I can list several people (myself included), who have been/are put off by the “class” distinction. When I was a weak member, I actually would only attend on Wednesdays (when I felt comfortable dressing normally) and occasionally on Sundays because I didn’t have an appropriate or abundant wardrobe and I was embarrassed to wear the same thing too many times. Eventually, I spent the money to build up “church attire” and also received gifts from others, but I still know other people with that same mindset. And sadly, I can remember times where we (me and many other members of the church, young and old, preachers and teachers) would sit around and make fun of the “come-as-you-are” churches with their indifference to clothing. It’s difficult for me to publish that. It’s shameful. It’s ungodly. And condemning. And it certainly doesn’t embrace the heart of the “being all things to all men…so that I may win more of them!” Truly, if we could humble ourselves and be content to dress in normal attire, a barrier would be crushed between us and those who are either simply poor or who are simply not blind to the truth of the gospel like we apparently have become. We ultimately may bind this dress unspokenly, which is a sad consequence. Furthermore, a lot of us aren’t even rich! Yet we spend the money to keep up with this silly, unbiblical tradition (I recognize not everyone spends a lot- we came to love Goodwill and hand-me-downs ;)). To put it in perspective though, consider the mindset of the early church:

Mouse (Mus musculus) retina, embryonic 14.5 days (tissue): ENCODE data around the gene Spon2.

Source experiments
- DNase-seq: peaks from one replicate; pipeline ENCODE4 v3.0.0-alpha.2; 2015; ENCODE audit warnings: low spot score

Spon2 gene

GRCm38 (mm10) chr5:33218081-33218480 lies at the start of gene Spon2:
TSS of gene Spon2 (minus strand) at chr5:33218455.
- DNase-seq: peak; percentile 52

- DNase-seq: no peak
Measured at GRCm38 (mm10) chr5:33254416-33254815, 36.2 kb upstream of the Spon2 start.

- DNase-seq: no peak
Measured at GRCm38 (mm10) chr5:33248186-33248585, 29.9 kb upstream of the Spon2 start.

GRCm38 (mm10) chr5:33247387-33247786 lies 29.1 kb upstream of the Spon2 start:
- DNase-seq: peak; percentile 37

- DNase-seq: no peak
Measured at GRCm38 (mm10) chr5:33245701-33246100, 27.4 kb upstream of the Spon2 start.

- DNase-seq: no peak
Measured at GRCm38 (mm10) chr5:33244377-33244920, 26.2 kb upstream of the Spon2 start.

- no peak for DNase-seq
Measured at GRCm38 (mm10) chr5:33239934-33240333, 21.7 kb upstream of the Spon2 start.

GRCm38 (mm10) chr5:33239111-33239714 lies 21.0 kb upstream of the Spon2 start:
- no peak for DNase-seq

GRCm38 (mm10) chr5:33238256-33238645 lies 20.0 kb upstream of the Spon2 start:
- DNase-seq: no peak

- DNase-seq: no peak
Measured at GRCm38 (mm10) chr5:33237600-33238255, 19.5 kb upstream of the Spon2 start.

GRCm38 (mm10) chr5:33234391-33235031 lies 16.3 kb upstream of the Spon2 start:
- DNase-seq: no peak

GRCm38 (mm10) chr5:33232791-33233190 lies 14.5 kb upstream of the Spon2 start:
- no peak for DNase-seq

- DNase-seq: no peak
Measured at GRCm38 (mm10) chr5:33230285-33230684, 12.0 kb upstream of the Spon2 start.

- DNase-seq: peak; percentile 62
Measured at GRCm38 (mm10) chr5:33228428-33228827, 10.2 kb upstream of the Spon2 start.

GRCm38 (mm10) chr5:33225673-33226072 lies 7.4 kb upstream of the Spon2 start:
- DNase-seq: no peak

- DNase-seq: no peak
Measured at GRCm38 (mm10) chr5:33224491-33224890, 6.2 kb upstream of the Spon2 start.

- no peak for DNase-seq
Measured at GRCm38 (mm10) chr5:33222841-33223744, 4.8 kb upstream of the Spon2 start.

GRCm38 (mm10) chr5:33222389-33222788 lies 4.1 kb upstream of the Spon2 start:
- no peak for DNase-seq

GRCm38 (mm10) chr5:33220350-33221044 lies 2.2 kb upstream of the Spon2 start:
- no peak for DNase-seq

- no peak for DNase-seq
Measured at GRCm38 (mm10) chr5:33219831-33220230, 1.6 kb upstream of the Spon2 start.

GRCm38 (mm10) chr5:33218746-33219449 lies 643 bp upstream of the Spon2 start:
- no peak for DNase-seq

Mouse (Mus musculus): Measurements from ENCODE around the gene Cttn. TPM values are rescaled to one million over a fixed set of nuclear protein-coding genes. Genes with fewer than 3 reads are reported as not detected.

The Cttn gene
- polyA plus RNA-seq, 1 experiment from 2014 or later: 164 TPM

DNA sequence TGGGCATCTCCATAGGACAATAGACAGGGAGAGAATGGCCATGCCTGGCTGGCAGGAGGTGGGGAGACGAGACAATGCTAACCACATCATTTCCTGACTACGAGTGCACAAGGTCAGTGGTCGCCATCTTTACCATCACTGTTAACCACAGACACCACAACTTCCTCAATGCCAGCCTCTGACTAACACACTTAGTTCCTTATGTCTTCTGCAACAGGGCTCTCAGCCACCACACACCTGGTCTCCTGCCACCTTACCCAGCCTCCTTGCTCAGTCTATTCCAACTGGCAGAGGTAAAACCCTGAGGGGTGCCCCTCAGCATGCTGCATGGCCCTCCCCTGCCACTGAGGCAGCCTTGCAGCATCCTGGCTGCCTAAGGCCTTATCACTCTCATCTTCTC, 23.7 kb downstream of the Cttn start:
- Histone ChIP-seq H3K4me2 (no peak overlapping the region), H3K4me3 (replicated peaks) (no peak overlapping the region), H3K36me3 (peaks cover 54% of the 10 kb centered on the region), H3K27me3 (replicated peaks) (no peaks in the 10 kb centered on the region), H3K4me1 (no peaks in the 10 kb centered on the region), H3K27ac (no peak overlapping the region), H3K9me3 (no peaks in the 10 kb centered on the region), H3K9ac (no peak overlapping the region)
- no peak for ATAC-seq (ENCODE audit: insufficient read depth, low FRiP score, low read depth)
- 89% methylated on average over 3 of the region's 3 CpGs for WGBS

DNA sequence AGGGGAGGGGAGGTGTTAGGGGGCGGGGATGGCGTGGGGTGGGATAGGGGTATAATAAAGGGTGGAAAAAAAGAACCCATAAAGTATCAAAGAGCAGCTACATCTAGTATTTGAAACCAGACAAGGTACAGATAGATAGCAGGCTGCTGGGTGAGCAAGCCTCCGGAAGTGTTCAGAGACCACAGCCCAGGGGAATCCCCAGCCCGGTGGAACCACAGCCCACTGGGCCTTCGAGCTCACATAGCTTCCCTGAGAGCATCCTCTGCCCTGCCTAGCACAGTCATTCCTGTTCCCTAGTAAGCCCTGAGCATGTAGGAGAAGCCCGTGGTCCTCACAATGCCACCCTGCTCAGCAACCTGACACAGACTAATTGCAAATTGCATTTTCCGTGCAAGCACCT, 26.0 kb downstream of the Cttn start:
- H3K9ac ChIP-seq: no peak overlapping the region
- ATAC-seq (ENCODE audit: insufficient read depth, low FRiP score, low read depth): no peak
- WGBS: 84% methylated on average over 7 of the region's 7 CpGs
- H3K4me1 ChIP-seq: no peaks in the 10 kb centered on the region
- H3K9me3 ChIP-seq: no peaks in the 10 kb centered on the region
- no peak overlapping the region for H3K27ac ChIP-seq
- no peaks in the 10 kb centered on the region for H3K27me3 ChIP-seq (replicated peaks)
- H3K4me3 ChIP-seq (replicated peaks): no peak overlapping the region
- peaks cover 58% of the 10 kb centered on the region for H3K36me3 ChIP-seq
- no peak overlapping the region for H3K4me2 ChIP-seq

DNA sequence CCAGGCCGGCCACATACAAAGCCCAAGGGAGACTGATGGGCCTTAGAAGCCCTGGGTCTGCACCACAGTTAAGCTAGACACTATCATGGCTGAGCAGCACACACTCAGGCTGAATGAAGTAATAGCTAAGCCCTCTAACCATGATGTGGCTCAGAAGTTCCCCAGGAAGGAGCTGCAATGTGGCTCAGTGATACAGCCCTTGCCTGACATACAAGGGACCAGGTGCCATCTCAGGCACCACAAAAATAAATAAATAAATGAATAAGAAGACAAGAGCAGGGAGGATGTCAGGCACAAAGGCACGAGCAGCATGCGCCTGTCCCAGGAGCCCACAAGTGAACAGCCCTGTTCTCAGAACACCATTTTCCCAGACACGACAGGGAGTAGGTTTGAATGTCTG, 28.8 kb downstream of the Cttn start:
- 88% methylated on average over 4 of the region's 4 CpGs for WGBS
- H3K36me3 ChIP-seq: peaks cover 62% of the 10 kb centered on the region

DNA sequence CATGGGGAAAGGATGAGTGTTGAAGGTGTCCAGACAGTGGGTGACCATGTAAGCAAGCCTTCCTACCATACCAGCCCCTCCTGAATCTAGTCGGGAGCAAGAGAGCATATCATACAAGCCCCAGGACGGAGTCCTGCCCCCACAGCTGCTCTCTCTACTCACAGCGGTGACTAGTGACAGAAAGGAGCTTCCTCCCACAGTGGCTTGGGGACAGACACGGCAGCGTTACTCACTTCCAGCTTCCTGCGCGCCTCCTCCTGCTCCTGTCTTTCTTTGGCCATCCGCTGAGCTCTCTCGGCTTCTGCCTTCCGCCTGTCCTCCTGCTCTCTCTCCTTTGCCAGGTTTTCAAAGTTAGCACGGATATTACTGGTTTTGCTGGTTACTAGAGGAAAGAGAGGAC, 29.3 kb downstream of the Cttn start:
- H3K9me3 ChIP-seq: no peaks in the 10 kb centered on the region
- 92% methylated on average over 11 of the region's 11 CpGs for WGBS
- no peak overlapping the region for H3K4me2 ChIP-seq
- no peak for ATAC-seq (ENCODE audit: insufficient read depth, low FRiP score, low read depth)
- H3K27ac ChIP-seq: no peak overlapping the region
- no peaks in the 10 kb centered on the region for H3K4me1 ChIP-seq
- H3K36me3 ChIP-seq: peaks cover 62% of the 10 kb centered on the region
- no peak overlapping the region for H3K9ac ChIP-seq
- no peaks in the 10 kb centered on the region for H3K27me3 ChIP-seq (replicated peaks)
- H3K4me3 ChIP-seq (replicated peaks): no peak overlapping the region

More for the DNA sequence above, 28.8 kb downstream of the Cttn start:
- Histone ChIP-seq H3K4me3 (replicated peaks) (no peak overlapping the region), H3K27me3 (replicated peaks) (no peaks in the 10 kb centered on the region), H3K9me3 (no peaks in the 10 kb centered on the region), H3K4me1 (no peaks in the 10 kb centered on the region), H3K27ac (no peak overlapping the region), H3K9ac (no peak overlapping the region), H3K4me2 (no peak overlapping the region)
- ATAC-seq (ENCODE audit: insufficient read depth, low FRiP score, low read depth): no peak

“According to these letters [from the Christians before Constantine], they typically dropped their general family name, which indicated their social status. They also called one another “brother” and “sister.” – Graydon Snyder